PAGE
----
Thousands of students took to Dhaka streets, pouring out their anger at the poor traffic safety following the killing of two students by a speed- ing bus in city in end- July this year. During the nine-day long protests, starting on 29 July, the social media was widely used for popular support. Social networking platforms, primarily Facebook, were used for planning meetings and encouraging people to participate in the demonstrations.

There were, however, reports about the use of this platform for the spread of rumours and misinformation, including fake news of student being killed and raped. The ruling Awami League alleged that the political opposition was
misusing the social media by spreading wrong information to ignite emotions and instigate people against the government. Around 100 persons were arrested by the law enforcement agencies for spreading a rumour.

Proven power
The use of social media to generate mass support for protests and demonstration is not new in Bangladesh. The power of social media to mobilise mass movements was realised first during the ‘Shahbagh movement’ in 2013. During Shahbagh movement, hundreds and thousands of people came out to the streets of Dhaka, demanding capital punishment for the Abdul Quader Mollah, a Jamaat-e-Islami leader, convicted of war crimes by the International War Crimes Tribunal of Bangladesh. Initially, Mollah was sentenced to life imprisonment but later he was given a capital punishment, following the protests.

In Bangladesh, social media is regularly used to generate support for mass protests. Social media was widely used during the students’ agitation against the quota in April and May also.

One of the basic differences between the present wave of protests and the Shahbagh was the Shahbagh was not necessarily considered anti-government and in way complemented the ruling Awami League’s agenda of punishing the war criminals of 1971 liberation war.

Of late, the government has become concerned about the use of social media as such movements are often seen to bring in disruptions and suspected of opposition conspiring to take these popular issues to build up an anti-government agitation. Prime Minister Shiekh Hasina has expressed concern over the use of social media, especially the Facebook, for spreading misinformation for misleading the people. The PM’s comments highlight the impact of the social media on the student agitation on the road safety.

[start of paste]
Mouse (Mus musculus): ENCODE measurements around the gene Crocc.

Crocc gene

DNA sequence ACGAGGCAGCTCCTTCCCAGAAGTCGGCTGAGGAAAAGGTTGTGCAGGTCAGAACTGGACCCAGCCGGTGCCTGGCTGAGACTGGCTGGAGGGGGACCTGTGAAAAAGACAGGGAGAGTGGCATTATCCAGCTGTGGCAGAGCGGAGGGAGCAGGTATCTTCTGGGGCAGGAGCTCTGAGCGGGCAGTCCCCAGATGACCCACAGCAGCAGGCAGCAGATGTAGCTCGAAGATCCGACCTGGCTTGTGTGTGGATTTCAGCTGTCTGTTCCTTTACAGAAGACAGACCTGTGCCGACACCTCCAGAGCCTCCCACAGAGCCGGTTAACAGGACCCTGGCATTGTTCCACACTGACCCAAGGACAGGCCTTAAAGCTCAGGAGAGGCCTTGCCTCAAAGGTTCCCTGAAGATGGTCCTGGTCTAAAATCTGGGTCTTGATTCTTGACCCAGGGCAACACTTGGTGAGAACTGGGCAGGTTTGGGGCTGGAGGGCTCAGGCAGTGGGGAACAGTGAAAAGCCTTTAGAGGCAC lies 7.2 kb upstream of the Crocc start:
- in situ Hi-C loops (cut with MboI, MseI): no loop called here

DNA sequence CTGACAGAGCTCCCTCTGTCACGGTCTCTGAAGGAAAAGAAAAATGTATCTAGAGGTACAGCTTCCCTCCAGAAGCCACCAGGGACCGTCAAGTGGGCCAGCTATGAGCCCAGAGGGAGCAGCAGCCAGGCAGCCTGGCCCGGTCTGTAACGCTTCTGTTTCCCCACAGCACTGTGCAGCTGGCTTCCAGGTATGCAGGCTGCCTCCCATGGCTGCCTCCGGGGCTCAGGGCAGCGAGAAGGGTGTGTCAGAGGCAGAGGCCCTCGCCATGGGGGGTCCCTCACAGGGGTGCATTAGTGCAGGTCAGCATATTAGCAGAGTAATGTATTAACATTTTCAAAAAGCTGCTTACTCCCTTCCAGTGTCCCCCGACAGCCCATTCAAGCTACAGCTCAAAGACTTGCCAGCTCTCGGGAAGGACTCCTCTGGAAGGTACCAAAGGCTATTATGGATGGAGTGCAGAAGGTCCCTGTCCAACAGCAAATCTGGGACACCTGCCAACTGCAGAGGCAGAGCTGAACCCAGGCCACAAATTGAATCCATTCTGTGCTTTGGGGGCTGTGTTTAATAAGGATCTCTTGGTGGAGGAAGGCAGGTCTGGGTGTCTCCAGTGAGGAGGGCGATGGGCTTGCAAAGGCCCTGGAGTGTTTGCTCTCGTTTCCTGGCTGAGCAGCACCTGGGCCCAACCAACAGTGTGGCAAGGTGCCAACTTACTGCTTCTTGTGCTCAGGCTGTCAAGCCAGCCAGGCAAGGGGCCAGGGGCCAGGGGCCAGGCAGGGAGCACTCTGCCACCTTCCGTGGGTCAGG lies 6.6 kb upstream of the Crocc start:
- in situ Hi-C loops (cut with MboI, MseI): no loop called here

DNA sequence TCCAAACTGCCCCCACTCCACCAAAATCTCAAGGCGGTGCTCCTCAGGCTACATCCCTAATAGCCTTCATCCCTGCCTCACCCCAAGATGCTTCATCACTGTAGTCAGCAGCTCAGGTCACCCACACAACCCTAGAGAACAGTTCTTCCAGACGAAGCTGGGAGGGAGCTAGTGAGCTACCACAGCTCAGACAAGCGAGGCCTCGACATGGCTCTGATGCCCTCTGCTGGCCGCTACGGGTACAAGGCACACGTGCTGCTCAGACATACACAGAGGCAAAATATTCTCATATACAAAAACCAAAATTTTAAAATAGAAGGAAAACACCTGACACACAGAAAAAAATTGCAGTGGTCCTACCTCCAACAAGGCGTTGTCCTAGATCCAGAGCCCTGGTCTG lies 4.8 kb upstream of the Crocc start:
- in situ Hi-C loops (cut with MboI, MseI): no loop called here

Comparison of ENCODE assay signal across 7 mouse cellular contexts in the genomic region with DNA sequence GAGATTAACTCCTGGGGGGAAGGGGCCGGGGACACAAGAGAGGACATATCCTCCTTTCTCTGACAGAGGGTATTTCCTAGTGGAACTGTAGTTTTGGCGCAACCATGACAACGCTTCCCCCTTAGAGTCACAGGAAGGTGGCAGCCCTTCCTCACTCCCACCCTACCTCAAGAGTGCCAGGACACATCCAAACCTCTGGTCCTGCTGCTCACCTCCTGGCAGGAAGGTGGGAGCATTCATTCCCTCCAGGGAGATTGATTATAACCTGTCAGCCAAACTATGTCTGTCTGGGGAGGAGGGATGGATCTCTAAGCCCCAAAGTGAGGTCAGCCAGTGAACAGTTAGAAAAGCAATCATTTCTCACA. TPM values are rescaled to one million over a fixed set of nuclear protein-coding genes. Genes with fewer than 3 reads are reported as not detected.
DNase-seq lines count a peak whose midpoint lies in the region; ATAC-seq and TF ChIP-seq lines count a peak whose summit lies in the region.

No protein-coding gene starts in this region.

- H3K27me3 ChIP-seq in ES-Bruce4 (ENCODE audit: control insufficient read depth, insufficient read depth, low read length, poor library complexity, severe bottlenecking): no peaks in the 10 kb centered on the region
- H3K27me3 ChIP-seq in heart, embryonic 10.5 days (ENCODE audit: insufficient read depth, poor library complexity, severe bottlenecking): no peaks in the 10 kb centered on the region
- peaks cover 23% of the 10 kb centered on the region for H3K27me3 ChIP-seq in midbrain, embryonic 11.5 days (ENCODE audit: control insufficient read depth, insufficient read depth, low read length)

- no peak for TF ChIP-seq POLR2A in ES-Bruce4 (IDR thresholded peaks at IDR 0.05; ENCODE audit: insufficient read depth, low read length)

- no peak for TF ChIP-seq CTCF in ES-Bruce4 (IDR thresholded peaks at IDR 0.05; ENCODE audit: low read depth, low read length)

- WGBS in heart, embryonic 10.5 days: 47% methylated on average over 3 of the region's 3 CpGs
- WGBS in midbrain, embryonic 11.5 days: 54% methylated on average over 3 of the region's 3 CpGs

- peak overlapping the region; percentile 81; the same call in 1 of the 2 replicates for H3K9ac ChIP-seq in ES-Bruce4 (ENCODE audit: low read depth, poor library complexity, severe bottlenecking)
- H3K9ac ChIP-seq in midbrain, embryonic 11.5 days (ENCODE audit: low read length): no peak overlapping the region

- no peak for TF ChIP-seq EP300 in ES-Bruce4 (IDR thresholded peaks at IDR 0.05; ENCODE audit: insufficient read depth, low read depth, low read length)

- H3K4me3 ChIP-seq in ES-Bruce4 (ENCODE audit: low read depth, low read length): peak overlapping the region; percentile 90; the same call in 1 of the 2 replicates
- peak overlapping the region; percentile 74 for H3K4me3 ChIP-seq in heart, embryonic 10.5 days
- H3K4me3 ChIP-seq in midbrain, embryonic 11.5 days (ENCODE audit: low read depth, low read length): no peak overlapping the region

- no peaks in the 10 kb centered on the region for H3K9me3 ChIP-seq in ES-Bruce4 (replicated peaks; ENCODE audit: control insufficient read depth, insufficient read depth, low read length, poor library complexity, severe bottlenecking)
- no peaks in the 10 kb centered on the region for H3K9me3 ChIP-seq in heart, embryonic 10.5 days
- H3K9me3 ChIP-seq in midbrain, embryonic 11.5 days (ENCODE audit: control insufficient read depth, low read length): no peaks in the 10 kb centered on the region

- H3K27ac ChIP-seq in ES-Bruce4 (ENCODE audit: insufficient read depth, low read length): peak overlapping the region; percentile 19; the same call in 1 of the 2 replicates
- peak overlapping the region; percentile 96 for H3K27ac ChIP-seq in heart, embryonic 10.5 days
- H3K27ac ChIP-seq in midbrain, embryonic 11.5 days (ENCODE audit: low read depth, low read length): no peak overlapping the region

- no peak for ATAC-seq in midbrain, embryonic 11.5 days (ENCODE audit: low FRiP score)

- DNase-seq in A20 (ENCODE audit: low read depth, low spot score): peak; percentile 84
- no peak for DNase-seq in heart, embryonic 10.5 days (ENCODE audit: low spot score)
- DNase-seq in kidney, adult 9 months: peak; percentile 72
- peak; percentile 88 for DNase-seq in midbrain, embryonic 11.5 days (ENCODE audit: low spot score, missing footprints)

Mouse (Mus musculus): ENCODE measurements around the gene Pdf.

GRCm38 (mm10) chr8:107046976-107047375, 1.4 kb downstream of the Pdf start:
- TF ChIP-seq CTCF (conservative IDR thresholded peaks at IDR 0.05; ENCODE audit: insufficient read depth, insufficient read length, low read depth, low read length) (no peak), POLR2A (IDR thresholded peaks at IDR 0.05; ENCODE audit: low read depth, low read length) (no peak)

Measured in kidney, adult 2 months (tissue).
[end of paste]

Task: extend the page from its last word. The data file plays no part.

Attractive platform
According to Global Digital Report 2018, around 49 percent of Bangladesh’s population uses internet, which means the country has 81.66 million internet users of which 18 percent are active social media users, meaning around 30.5 million people are active social media users. According to the Bangladesh Telecom Regulatory Commission, the country has 25-30 million Facebook users, of which 72 percent are male and rest 28 percent are female.

In Bangladesh, social media is regularly used to generate support for mass protests. Social media was widely used during the students’ agitation against the quota in April and May also.

A significant percentage of these users is between ages 18 and 24, who are mostly pursuing the undergraduate degree course, or are have blue collar jobs. Considering that a large part of the population is on the social media, predominantly Facebook, the medium provides an attractive platform to target to pursue propaganda.

Besides, studies have suggested social media is also very cost effective and faster mode to spread information and also propaganda.

Today, authorities while in one hand are tasked to maintain law and order in the real world, they on the other are adjudicated to tackle spread of fake news and rumours via social media in the virtual world as it often disturbs the peace. To address rising threats from the social media and fake news authorities are planning to monitor the social media and investing in upgrading infrastructure for stricter surveillance. Such measures are facing resistance because they often restrict freedom of speech and many of the rights-based groups are expressing reservations.

People use social media not only to vent out political views, which could in a way be seen as a kind of political expression. A large section on the social media uses the medium just for sharing personal emotions with friends. It will be worthy to watch how the government balances security with the personal liberty of the people.

The writer is a Senior Fellow at the Observer Research Foundation, New Delhi. The article was originally published in South Asia Weekly Report

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